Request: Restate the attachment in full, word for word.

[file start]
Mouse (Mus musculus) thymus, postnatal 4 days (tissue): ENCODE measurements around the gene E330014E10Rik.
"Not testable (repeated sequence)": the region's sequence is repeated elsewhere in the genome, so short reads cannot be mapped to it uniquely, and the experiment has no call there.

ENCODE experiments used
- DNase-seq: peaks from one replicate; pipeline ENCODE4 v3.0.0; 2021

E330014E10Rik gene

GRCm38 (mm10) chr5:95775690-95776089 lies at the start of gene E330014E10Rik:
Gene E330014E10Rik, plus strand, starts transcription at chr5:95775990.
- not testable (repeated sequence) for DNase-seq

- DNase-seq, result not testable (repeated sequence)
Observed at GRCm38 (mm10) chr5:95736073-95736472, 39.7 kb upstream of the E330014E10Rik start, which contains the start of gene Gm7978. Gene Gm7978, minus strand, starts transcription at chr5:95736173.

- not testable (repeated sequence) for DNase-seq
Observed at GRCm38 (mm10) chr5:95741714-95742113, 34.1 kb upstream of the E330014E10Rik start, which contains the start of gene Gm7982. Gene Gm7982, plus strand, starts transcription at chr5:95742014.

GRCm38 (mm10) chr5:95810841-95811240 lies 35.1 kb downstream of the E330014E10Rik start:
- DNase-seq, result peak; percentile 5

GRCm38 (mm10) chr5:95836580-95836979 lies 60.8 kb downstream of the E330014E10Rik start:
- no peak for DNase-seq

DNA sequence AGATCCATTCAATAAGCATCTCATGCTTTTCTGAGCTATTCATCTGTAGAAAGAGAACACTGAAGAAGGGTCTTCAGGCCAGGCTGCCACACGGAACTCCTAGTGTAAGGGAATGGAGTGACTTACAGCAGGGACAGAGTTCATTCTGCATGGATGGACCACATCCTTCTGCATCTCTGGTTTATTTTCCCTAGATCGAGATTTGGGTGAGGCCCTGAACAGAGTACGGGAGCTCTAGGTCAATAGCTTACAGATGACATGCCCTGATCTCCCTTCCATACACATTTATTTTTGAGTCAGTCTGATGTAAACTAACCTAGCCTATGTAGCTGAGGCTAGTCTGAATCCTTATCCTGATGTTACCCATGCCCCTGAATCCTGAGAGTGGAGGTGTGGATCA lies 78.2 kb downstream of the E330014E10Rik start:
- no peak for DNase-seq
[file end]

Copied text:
Mouse (Mus musculus) thymus, postnatal 4 days (tissue): ENCODE measurements around the gene E330014E10Rik.
"Not testable (repeated sequence)": the region's sequence is repeated elsewhere in the genome, so short reads cannot be mapped to it uniquely, and the experiment has no call there.

ENCODE experiments used
- DNase-seq: peaks from one replicate; pipeline ENCODE4 v3.0.0; 2021

E330014E10Rik gene

GRCm38 (mm10) chr5:95775690-95776089 lies at the start of gene E330014E10Rik:
Gene E330014E10Rik, plus strand, starts transcription at chr5:95775990.
- not testable (repeated sequence) for DNase-seq

- DNase-seq, result not testable (repeated sequence)
Observed at GRCm38 (mm10) chr5:95736073-95736472, 39.7 kb upstream of the E330014E10Rik start, which contains the start of gene Gm7978. Gene Gm7978, minus strand, starts transcription at chr5:95736173.

- not testable (repeated sequence) for DNase-seq
Observed at GRCm38 (mm10) chr5:95741714-95742113, 34.1 kb upstream of the E330014E10Rik start, which contains the start of gene Gm7982. Gene Gm7982, plus strand, starts transcription at chr5:95742014.

GRCm38 (mm10) chr5:95810841-95811240 lies 35.1 kb downstream of the E330014E10Rik start:
- DNase-seq, result peak; percentile 5

GRCm38 (mm10) chr5:95836580-95836979 lies 60.8 kb downstream of the E330014E10Rik start:
- no peak for DNase-seq

DNA sequence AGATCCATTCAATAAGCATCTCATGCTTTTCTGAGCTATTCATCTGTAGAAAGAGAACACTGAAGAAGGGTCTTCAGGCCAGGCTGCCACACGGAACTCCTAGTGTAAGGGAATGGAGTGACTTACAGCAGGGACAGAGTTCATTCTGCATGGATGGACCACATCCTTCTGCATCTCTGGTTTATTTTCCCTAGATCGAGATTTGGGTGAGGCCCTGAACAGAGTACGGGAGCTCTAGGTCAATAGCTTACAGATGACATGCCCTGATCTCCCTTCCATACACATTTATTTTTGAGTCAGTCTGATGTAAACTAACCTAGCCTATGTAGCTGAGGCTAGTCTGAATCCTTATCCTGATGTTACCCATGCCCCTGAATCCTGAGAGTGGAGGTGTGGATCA lies 78.2 kb downstream of the E330014E10Rik start:
- no peak for DNase-seq